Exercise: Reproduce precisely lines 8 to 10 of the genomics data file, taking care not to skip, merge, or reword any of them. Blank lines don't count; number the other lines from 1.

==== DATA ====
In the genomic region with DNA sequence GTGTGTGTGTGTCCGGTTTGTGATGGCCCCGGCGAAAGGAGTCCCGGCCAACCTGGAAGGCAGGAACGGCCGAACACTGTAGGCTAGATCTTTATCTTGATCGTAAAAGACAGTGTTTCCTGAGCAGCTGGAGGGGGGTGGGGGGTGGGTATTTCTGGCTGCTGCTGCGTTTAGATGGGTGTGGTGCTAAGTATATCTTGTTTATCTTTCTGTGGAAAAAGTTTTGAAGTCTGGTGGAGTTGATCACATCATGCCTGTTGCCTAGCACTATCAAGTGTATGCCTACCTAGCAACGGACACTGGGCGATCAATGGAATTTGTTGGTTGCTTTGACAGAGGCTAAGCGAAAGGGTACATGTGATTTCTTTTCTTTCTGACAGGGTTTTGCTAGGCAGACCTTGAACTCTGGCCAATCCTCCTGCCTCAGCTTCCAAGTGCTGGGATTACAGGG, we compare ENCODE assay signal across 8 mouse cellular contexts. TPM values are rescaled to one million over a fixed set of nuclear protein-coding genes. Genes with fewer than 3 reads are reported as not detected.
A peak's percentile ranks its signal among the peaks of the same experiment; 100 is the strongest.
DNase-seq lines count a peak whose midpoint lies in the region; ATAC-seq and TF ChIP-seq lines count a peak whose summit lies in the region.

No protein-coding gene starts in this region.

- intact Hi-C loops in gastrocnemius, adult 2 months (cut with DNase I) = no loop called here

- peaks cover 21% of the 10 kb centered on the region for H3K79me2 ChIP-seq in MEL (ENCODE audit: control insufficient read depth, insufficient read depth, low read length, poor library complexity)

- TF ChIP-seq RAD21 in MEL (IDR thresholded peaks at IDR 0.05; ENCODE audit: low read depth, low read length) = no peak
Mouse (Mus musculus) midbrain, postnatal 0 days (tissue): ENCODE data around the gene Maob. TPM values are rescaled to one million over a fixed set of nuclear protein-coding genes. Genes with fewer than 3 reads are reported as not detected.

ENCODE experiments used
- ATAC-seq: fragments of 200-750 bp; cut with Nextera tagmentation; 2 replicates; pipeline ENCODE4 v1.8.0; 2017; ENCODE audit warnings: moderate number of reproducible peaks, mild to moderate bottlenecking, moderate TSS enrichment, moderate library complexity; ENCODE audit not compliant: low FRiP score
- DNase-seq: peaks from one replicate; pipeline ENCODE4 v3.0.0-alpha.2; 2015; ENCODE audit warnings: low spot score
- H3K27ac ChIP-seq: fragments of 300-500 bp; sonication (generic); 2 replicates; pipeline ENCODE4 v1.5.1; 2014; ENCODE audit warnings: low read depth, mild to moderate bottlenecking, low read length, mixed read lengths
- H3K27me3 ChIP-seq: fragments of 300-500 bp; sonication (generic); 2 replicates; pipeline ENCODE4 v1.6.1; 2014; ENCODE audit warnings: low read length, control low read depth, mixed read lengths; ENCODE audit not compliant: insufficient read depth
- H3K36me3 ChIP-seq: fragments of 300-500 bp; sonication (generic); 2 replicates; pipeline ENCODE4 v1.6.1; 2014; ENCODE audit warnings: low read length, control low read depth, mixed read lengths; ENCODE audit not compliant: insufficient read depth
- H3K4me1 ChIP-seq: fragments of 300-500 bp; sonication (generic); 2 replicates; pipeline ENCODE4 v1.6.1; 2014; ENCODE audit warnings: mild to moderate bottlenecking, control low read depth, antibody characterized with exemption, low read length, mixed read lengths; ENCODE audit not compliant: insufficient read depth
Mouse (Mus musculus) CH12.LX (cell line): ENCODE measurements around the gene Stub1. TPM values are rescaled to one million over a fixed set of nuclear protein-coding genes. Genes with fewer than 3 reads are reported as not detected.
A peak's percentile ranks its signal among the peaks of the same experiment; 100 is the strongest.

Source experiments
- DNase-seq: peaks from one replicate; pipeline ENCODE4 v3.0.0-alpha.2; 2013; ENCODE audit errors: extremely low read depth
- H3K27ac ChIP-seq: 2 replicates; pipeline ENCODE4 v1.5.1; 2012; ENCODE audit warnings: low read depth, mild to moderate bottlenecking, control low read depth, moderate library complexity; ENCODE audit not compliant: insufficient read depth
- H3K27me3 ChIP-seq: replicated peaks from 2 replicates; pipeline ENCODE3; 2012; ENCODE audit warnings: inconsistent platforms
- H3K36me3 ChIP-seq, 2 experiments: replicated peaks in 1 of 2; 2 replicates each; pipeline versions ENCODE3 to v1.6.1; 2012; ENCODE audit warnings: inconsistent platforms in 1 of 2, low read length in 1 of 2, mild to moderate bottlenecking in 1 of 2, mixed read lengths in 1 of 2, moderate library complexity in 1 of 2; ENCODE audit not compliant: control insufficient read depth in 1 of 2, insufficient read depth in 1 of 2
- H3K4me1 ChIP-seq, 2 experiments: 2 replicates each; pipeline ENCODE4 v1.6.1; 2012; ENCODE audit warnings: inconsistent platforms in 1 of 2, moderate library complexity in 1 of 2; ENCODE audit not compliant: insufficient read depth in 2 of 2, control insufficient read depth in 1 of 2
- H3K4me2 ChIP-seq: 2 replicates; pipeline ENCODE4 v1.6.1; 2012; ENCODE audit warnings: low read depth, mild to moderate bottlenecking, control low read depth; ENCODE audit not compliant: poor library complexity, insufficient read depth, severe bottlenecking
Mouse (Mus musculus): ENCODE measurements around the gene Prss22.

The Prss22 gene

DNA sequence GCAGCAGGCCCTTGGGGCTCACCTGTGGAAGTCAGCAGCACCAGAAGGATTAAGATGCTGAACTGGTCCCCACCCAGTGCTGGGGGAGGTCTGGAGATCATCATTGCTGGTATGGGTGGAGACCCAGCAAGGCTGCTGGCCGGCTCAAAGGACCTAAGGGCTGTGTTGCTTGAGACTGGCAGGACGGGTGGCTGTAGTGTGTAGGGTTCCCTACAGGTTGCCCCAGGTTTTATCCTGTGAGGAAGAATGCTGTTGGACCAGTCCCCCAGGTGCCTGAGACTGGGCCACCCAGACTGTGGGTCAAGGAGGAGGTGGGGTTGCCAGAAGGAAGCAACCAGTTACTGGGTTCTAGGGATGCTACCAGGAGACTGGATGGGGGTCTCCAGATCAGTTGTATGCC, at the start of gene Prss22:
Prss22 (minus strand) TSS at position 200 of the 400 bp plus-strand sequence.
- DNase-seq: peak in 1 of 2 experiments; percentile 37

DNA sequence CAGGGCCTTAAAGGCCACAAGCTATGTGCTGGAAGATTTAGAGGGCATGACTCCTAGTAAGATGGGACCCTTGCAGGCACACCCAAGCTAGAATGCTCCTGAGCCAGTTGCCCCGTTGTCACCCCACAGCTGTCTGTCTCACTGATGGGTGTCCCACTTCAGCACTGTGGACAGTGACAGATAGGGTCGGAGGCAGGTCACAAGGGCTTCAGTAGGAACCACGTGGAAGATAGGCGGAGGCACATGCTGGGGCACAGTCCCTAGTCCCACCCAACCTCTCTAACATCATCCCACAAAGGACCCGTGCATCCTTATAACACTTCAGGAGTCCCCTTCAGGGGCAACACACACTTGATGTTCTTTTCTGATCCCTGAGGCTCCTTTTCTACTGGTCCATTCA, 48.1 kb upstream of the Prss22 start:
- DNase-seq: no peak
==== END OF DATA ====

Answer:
Mouse (Mus musculus) midbrain, postnatal 0 days (tissue): ENCODE data around the gene Maob. TPM values are rescaled to one million over a fixed set of nuclear protein-coding genes. Genes with fewer than 3 reads are reported as not detected.

ENCODE experiments used
- ATAC-seq: fragments of 200-750 bp; cut with Nextera tagmentation; 2 replicates; pipeline ENCODE4 v1.8.0; 2017; ENCODE audit warnings: moderate number of reproducible peaks, mild to moderate bottlenecking, moderate TSS enrichment, moderate library complexity; ENCODE audit not compliant: low FRiP score